Home Sweet Cary Home

It’s no surprise why so many people across the nation continue to relocate here — Cary and surrounding Western Wake towns offer the complete package. Great weather, beautiful landscapes, superior schools, state-of-the-art health care, stable employment, affordable housing — the list goes on.

Dodson Family

“Figuratively and literally, it’s a breath of fresh air,” said Dan Dodson, who just made the move from Chatham, N.J., which is about 25 miles west of lower Manhattan, N.Y., to the Cary Park neighborhood with his wife, Daphne, and their two kids. The Dodsons visited years ago when Daphne’s sister moved to Cary and immediately fell in love.

“We’re impressed by all of it. Weather was a big driver for my sister and parents, so we’ve been jealous of that since they moved,” she said. “We love the local dining and are impressed by the diversity. The schools are some of the best in the nation at the collegiate level, and this ripples to the high school and primary grades, too.”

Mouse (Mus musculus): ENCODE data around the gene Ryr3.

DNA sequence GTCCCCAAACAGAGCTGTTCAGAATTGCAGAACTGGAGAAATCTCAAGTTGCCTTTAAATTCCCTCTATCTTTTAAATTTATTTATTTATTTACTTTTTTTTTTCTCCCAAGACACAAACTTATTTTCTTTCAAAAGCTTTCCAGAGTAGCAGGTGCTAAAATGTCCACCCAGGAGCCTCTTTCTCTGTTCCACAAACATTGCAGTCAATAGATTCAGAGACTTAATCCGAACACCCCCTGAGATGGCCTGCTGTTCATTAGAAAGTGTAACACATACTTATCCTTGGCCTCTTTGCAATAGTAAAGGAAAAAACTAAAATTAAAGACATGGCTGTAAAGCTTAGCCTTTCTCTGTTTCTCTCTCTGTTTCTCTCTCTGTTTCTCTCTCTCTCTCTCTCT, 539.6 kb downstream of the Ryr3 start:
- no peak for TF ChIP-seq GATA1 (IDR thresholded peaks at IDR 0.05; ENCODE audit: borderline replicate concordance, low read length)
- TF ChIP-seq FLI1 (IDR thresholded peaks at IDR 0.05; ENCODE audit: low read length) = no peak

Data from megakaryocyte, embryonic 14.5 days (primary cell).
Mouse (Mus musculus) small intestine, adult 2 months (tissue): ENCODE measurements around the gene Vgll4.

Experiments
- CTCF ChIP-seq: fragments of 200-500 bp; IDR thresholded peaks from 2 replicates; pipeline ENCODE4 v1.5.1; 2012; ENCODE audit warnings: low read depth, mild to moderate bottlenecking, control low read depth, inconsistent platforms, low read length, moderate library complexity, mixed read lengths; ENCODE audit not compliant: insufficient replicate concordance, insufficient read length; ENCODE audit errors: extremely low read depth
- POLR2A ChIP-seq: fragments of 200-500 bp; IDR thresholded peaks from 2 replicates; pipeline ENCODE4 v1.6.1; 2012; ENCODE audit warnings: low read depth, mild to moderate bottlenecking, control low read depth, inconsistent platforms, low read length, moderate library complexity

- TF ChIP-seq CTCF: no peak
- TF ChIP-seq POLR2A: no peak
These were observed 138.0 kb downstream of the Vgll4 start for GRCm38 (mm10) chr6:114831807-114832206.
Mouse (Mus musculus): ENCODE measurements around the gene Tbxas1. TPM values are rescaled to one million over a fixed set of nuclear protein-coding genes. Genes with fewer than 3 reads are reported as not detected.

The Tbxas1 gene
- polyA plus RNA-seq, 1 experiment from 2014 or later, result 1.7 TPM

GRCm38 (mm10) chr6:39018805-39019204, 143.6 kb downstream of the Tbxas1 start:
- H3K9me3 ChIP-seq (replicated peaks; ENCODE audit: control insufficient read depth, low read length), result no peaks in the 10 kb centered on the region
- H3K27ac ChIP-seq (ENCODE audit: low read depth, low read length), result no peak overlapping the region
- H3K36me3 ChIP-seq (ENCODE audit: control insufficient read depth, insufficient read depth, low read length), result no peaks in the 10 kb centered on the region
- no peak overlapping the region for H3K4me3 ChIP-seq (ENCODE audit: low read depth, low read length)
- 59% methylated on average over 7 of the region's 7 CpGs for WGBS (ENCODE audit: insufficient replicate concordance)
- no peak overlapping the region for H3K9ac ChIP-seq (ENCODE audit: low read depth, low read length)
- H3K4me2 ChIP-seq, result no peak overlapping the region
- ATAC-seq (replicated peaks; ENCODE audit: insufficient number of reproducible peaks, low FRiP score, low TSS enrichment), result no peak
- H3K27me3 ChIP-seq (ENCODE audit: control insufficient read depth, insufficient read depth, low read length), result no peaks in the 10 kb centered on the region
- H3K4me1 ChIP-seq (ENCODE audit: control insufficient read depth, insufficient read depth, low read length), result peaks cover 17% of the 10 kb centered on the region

Once a family member moves to the area, it appears more soon follow. That was the case for Christian and Marcela Muller from Long Island, N.Y. For the past 20 years, they have been visiting family in the Triangle, and they finally made the move to Apex in March.

“We love the climate here, with shorter winters. Spring comes earlier and fall lasts longer, yet you still get some snow (but not too much),” Christian said. “Another part of our logic is that most New Yorkers have friends or family in Florida, and you still know people in New York, so North Carolina is conveniently located in the middle.”

Dodson Family

It’s the quality of life, Southern hospitality and access to conveniences like shopping, airport and recreation that have made an impression on many who relocate to the Triangle.

“We love the small-town feel, the rural areas outside of town, yet we are still close to the action, the landscape, the proximity to the lakes and the people,” Christian said. “Generally speaking, most everyone you meet is friendly and helpful.”

The Mullers admitted that the tough economy made the move financially risky, but the payoff was worth it.